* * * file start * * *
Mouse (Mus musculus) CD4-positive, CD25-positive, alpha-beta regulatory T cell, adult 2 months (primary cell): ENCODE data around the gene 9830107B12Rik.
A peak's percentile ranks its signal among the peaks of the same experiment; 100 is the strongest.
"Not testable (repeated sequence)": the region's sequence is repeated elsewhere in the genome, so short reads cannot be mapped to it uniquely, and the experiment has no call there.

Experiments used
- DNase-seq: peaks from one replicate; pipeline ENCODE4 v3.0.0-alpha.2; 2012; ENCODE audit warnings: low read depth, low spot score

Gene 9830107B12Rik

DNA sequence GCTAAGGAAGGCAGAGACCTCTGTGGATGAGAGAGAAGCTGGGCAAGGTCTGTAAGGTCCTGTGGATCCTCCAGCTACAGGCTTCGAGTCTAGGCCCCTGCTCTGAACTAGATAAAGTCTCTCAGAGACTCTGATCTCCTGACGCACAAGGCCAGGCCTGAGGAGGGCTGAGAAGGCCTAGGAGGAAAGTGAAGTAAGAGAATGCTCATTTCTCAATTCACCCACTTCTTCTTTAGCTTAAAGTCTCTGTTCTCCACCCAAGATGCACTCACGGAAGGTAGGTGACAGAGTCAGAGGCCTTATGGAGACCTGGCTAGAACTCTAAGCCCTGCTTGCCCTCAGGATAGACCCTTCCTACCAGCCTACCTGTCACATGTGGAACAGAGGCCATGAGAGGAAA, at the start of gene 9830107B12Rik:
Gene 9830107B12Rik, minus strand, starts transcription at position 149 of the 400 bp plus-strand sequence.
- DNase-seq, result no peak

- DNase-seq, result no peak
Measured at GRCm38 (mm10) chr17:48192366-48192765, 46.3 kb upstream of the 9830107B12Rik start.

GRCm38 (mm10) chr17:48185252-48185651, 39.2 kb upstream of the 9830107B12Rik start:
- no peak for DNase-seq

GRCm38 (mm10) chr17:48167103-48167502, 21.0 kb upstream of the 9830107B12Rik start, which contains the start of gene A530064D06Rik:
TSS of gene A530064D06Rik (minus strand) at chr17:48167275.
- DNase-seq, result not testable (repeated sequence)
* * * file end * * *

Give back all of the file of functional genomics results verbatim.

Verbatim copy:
Mouse (Mus musculus) CD4-positive, CD25-positive, alpha-beta regulatory T cell, adult 2 months (primary cell): ENCODE data around the gene 9830107B12Rik.
A peak's percentile ranks its signal among the peaks of the same experiment; 100 is the strongest.
"Not testable (repeated sequence)": the region's sequence is repeated elsewhere in the genome, so short reads cannot be mapped to it uniquely, and the experiment has no call there.

Experiments used
- DNase-seq: peaks from one replicate; pipeline ENCODE4 v3.0.0-alpha.2; 2012; ENCODE audit warnings: low read depth, low spot score

Gene 9830107B12Rik

DNA sequence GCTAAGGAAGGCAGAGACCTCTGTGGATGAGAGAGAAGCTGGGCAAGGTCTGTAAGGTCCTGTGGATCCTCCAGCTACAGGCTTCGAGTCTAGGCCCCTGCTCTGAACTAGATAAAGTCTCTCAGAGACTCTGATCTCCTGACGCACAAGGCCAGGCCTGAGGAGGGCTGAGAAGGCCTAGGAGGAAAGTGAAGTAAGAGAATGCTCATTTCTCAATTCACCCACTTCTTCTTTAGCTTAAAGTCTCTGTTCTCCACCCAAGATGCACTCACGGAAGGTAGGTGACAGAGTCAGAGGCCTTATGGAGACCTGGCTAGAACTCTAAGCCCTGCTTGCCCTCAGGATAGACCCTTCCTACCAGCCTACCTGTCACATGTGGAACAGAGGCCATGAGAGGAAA, at the start of gene 9830107B12Rik:
Gene 9830107B12Rik, minus strand, starts transcription at position 149 of the 400 bp plus-strand sequence.
- DNase-seq, result no peak

- DNase-seq, result no peak
Measured at GRCm38 (mm10) chr17:48192366-48192765, 46.3 kb upstream of the 9830107B12Rik start.

GRCm38 (mm10) chr17:48185252-48185651, 39.2 kb upstream of the 9830107B12Rik start:
- no peak for DNase-seq

GRCm38 (mm10) chr17:48167103-48167502, 21.0 kb upstream of the 9830107B12Rik start, which contains the start of gene A530064D06Rik:
TSS of gene A530064D06Rik (minus strand) at chr17:48167275.
- DNase-seq, result not testable (repeated sequence)